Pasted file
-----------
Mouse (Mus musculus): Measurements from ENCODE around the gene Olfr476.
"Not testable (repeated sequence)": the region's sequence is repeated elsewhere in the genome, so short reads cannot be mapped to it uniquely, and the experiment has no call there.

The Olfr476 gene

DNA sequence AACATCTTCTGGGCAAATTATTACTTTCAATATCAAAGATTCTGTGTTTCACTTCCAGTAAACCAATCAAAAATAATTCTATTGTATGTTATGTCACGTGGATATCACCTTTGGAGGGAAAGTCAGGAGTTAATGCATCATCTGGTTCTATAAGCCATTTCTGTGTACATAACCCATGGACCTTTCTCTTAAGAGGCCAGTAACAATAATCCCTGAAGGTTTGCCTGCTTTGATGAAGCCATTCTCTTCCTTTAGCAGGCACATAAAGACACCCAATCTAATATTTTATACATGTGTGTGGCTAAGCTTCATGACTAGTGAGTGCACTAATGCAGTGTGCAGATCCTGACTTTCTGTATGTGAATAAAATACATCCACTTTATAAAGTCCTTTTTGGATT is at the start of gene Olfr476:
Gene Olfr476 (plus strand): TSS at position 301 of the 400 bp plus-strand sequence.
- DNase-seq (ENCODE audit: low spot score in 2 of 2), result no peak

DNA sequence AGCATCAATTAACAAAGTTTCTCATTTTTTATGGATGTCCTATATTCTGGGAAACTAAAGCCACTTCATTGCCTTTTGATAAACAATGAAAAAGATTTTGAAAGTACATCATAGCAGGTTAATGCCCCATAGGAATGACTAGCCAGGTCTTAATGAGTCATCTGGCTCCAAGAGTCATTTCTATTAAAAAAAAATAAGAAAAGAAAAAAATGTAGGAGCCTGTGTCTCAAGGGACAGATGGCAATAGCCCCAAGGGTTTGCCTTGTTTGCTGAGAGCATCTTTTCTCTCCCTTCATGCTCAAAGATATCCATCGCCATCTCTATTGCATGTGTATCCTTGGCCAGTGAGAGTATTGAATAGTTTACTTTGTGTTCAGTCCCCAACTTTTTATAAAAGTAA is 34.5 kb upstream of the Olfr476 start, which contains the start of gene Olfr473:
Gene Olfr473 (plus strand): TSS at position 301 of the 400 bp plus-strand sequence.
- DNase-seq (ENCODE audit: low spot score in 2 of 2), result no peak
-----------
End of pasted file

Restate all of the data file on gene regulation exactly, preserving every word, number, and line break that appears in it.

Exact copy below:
Mouse (Mus musculus): Measurements from ENCODE around the gene Olfr476.
"Not testable (repeated sequence)": the region's sequence is repeated elsewhere in the genome, so short reads cannot be mapped to it uniquely, and the experiment has no call there.

The Olfr476 gene

DNA sequence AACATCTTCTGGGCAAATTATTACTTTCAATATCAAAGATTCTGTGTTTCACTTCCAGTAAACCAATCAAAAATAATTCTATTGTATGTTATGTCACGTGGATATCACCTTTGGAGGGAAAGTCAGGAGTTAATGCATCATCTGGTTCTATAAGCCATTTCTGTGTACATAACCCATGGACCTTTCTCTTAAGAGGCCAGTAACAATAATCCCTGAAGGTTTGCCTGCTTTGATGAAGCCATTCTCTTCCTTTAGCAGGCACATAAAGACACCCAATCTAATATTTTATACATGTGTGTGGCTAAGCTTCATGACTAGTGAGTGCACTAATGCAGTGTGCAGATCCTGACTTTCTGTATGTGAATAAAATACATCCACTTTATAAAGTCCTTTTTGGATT is at the start of gene Olfr476:
Gene Olfr476 (plus strand): TSS at position 301 of the 400 bp plus-strand sequence.
- DNase-seq (ENCODE audit: low spot score in 2 of 2), result no peak

DNA sequence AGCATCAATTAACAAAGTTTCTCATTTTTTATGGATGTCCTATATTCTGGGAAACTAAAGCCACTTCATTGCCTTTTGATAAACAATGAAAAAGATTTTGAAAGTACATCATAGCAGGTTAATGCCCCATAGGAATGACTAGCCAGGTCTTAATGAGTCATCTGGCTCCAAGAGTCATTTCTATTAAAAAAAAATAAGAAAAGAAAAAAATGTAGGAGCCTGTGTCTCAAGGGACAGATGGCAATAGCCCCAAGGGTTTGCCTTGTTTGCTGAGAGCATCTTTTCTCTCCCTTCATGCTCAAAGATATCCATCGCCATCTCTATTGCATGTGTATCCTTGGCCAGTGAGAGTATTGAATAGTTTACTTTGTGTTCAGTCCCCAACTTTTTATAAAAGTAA is 34.5 kb upstream of the Olfr476 start, which contains the start of gene Olfr473:
Gene Olfr473 (plus strand): TSS at position 301 of the 400 bp plus-strand sequence.
- DNase-seq (ENCODE audit: low spot score in 2 of 2), result no peak